Maculelê – Afro Brazilian Dance – Teens and Adults (2nd of the month) (10:15-11:15am)
Maculelê is a traditional Afro-Brazilian dance played with sticks and machetes. Maculelê was created by the African slaves in Brazil who worked the sugar cane plantations. It is believed that during their times of rest between working, they would practice this dance with the machetes which they used for cutting down the sugar cane.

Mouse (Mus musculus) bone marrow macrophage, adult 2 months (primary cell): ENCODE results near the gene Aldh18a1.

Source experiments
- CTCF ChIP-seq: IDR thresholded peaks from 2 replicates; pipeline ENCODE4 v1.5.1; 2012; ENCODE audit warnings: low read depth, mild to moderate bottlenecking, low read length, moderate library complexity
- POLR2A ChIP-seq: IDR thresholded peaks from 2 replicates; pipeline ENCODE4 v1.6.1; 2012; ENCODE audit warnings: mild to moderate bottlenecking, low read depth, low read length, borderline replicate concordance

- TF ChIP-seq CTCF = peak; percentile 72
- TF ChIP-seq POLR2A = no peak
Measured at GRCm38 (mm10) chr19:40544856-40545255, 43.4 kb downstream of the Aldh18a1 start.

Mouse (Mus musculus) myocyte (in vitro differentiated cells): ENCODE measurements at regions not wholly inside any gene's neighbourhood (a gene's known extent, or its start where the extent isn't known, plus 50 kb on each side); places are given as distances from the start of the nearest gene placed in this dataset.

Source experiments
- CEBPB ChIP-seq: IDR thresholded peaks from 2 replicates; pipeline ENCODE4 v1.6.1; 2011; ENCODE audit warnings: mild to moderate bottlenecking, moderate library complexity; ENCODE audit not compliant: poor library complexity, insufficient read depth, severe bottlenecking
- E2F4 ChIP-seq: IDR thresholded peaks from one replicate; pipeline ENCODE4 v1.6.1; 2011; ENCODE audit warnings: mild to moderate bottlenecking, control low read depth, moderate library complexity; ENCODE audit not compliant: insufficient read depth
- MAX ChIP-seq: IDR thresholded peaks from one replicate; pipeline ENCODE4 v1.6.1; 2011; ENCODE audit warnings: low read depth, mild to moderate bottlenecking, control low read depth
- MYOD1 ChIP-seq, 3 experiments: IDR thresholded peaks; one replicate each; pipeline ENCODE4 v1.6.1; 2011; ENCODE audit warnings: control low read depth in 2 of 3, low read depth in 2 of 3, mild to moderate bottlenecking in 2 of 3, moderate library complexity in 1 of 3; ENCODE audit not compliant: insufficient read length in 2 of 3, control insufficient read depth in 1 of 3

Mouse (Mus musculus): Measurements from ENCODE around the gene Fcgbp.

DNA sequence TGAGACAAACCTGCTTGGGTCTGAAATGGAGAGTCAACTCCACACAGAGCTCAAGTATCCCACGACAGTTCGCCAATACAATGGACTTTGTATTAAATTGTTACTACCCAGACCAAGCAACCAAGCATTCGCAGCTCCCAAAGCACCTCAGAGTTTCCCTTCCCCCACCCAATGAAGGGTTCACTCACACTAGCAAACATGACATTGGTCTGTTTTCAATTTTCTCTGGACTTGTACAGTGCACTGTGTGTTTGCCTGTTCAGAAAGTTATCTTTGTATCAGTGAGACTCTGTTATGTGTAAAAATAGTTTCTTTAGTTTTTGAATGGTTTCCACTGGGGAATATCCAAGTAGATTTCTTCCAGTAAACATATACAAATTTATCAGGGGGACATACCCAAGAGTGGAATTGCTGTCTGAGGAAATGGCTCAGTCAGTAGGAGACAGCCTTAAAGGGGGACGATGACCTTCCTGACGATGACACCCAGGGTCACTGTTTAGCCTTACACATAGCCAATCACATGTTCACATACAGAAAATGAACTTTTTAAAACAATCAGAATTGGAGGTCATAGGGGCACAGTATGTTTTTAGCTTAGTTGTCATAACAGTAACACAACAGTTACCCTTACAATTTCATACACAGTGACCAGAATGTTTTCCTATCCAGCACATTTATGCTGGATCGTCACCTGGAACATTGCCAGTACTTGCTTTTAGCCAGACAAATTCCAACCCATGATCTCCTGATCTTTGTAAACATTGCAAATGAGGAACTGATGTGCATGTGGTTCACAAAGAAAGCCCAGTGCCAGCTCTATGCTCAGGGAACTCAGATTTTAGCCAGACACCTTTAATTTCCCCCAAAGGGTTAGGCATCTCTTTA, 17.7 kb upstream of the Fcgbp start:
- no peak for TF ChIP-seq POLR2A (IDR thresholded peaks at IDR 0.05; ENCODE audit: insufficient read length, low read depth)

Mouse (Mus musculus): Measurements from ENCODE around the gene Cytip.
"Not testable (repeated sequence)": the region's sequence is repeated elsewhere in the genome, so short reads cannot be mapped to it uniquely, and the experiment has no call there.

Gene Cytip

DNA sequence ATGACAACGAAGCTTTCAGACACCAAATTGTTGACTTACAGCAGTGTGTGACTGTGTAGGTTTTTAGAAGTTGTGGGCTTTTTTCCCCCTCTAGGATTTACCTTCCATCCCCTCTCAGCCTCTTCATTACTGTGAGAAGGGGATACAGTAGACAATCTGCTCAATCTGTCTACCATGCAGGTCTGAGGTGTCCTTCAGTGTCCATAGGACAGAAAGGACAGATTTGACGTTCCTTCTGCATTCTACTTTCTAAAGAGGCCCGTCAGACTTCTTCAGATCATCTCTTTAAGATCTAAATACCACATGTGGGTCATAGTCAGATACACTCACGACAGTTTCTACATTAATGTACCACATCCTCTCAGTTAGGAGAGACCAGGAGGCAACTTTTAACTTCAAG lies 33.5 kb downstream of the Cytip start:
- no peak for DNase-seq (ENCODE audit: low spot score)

The basic movements of Maculelê imitate the movement and motion of chopping the sugar cane. Many of the Maculelê songs are song in the language of Yoruba. Yoruba was the native language of many of the Africans who were enslaved in Brazil. The dance is performed in a ritual circle which is called the “roda”. Two dancers at a time perform together in the center of circle, while the other participants keep the rhythm by hitting their sticks or machetes together, and take turns leading song. The instruments played are tradicionaly 3 Atabaque, traditional Brazilian drums which plays the rhythms Congo, Afoxé, and Barra Vento. Also, the Agogô, a cow bell, accompanies the drum.